Devilish defence in the swamp
"Lou Lamoriello is one of the most highly regarded GMs in the game, but even he couldn't keep Scott Niedermayer from bolting to Anaheim, leaving a large gap in his defence corps that neither oft-injured Vladimir Malakhov nor Flyers castoff Dan McGillis will fill. Goaltender Martin Brodeur makes up for a lot of mistakes, but... the Devils, under new-old coach Larry Robinson, could find themselves slipping from their perennial perch among the league's leaders."
"In the East, I'm not scared of New Jersey at all. They've got holes up front and on defence."
When I say 'a lot' has been made of Scott Niedermayer leaving the New Jersey Devils, I mean that in the most understated way possible. Despite the moves Lamoriello has made to make up for the loss of the 2004 Norris Trophy winner, every pundit from Toronto, Philadelphia and beyond are declaring the Devils reign over.
I'm not going to quibble with the fact that the loss of Patrick Elias leaves a hole up front, but on defence, this club is as well-prepared as in previous years. And if it's one thing the Devils have been known for in the last decade, it's their defence.
New Jersey's big six.
Brian Rafalski - Vladimir Malakhov
Richard Matvichuk - Paul Martin
Colin White - Dan McGillis
You can't tell me that's not a solid starting six. Lamoriello spent big to bring in all three of Malakhov, Matvichuk and McGillis, and to varying degrees he's going to get his money's worth. Add these three veterans to a cast of already promising blueliners (not including 24-year-old David Hale), and I'll take these pairings over almost every other NHL teams'.
Brian Rafalski: At 5-foot-10, no one is going to be overwhelmed by Rafalski's 'power' game, but he has all the tools to be an excellent powerplay weapon. Even with Scott Niedermayer hogging the point man role, Rafalski has averaged 44 points a season the past four years. Expect him to pick up Niedermayer's slack this season.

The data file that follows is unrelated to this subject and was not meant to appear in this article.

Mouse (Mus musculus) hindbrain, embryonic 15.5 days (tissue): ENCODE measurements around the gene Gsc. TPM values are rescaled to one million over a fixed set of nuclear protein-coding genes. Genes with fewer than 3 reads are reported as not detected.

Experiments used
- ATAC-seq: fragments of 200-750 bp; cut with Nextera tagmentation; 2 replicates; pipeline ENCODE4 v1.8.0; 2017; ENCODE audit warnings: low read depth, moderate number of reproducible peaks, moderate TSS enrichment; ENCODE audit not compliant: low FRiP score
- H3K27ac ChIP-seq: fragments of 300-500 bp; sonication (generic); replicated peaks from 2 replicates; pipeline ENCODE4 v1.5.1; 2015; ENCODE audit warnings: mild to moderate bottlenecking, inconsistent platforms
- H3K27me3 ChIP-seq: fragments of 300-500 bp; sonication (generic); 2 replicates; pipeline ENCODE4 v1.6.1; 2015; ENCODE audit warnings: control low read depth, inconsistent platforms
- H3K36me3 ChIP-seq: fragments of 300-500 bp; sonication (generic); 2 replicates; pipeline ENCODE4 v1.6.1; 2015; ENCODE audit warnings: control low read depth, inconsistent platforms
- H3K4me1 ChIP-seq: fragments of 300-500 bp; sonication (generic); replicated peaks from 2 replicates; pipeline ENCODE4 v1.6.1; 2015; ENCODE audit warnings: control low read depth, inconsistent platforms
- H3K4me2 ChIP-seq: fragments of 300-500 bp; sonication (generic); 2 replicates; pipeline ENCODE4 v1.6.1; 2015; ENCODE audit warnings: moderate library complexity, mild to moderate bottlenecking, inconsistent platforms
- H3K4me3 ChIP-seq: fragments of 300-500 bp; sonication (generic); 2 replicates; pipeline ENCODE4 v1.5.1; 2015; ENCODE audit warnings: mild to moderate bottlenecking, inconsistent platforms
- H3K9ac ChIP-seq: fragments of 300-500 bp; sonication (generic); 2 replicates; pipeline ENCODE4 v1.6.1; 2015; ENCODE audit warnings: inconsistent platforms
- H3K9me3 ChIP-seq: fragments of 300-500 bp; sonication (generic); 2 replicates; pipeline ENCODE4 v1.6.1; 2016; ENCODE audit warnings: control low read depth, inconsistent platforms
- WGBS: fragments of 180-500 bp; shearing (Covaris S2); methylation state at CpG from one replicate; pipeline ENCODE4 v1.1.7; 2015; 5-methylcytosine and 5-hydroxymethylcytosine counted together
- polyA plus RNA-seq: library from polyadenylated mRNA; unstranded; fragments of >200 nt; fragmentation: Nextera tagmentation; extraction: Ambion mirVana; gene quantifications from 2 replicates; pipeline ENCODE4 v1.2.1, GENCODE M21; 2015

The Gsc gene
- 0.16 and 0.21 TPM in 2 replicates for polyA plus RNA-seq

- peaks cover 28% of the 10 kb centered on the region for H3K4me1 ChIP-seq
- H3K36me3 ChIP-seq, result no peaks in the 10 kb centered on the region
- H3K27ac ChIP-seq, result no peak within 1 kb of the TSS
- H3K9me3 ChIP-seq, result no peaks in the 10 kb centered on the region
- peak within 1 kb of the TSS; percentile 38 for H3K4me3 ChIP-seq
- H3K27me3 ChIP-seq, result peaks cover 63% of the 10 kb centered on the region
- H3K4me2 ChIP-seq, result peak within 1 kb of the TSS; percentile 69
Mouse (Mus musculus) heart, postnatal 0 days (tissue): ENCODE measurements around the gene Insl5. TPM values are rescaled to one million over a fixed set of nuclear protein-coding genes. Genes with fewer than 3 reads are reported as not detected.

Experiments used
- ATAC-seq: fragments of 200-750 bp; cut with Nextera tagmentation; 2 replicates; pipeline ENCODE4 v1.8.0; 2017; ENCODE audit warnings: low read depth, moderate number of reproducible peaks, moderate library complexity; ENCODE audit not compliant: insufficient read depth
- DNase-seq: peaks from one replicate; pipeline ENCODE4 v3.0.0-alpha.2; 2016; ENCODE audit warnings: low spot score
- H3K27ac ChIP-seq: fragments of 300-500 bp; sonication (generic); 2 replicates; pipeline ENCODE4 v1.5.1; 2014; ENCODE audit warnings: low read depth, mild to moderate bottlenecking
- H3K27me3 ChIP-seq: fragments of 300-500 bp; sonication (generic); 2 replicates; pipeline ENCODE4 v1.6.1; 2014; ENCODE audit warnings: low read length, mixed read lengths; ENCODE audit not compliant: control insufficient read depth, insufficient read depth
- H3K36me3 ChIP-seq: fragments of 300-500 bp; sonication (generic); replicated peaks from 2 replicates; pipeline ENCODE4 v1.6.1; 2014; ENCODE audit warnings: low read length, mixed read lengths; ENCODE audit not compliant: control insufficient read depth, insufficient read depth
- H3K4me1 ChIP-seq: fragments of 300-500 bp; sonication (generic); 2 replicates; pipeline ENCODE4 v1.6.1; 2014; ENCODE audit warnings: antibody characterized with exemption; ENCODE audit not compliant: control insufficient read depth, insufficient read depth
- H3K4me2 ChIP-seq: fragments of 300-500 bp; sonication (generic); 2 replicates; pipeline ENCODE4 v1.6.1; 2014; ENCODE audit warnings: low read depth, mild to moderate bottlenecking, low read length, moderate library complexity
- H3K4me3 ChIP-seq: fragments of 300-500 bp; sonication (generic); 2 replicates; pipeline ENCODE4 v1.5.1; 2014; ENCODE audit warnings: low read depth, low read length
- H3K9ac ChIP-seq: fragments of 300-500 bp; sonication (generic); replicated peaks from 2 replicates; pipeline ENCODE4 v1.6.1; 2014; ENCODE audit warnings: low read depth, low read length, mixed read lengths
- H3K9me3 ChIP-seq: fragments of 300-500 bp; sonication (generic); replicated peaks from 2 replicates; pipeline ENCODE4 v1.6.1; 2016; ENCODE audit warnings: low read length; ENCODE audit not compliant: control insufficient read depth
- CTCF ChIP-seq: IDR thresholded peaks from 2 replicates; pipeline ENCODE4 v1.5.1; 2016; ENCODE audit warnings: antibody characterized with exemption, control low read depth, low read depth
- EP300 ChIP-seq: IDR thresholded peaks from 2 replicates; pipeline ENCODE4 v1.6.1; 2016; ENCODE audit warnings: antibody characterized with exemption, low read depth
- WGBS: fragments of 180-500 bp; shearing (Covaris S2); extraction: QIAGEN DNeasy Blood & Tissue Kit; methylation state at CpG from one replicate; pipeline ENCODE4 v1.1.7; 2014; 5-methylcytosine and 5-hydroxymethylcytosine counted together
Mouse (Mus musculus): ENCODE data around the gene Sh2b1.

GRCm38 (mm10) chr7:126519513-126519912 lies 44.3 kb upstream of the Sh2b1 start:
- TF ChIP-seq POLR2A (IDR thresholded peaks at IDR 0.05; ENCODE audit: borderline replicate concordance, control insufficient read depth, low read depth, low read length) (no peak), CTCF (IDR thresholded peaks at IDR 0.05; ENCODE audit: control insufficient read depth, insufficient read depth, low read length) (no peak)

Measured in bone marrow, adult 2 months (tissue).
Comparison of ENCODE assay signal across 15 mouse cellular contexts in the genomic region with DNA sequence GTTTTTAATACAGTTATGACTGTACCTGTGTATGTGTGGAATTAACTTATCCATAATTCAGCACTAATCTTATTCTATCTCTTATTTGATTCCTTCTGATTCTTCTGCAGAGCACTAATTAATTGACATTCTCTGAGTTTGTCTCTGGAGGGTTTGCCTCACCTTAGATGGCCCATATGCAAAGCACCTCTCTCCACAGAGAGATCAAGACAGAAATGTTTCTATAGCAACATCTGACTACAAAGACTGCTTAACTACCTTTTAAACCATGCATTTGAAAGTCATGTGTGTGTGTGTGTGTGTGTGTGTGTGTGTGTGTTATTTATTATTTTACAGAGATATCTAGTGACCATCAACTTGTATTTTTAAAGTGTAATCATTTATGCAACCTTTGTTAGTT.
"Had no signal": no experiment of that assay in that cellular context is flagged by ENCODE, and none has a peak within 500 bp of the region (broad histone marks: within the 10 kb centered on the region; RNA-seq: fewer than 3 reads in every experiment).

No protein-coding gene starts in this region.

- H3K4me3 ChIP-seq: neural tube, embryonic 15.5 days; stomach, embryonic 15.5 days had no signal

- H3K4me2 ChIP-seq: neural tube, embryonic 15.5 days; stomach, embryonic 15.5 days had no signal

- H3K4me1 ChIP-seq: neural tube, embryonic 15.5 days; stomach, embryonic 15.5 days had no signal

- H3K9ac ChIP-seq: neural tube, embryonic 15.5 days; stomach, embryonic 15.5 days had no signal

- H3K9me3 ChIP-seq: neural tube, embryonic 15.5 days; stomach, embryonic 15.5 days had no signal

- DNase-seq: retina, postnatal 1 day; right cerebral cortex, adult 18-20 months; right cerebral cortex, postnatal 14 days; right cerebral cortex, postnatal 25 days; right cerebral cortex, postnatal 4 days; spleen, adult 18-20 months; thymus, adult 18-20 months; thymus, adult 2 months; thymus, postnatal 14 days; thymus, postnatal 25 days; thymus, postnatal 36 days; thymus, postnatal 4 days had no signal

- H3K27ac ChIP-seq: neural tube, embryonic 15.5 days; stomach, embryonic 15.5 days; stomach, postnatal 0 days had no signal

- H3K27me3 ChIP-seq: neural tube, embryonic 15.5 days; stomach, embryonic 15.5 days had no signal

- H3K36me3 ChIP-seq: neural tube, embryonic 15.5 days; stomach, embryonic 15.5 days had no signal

Vladimir Malakhov: The much-maligned behemoth impressed more than a few people last season with his performance in the 2004 playoffs. Malakhov logged big minutes for the Flyers, including three 30+-minute games against the Tampa Bay Lightning in the Conference Finals (a series in which he had four points and was +4 in a losing seven-game cause) and didn't look out of place as one of the top defencemen on one of the top teams. This despite playing only six regular season games with Philadelphia. (All of which wasn't lost on Lamoriello, whose club lost in five games in the first round to Malakhov's Flyers.)
Richard Matvichuk: As he's been a Dallas Star since he was a 20-year-old rookie in 1993, you may think Matvichuk is older than his 32 years. After a poor 2002-03 season, Matvichuk regained his hard-hitting form last season. With longtime Devils captain Scott Stevens likely hanging them up, expect Matvichuk to assume a leadership role as the No. 3 or 4 defenceman.
Paul Martin: The Devils would have been in more trouble than they were in 2004 when Stevens went down had they not been able to rely on this then-22-year-old rookie. Martin filled in more than adequately, eventually assuming 20+ minutes a night and picking up spot duty on the powerplay (he finished with 10 PPP). One of the best rookie defenders in 2004, Martin played more minutes per game than any other new blueliner aside from the Predators Dan Hamhuis.
Colin White: Name an NHL GM who wouldn't like to have Colin White on their team's third pairing.
Too slow. The 6-foot-4, 220 pound White has established himself as one of the meanest big men on the backend to play against, and he'll bring his fiery brand of hockey in spades this season.
Dan McGillis: Another fellow who has taken his fair share of drubbings recently, McGillis has bounced around from club to club and is perhaps overpaid at $2.2-million. In a limited role, however, he'll deliver a solid two-way performance. Don't expect his 49-point performance of 2000-01 but also don't write him off as a pylon. This big man can play.
Icetime in 2003-04:
Stick Martin Brodeur in front of these six and it's going to be awfully tough to squeeze pucks past him, smaller pads or not. Despite what you've heard, expect the Devils to remain in the NHL's 100-point club.
Think you know a club better set on the blueline? I'd love to hear your argument in the comments.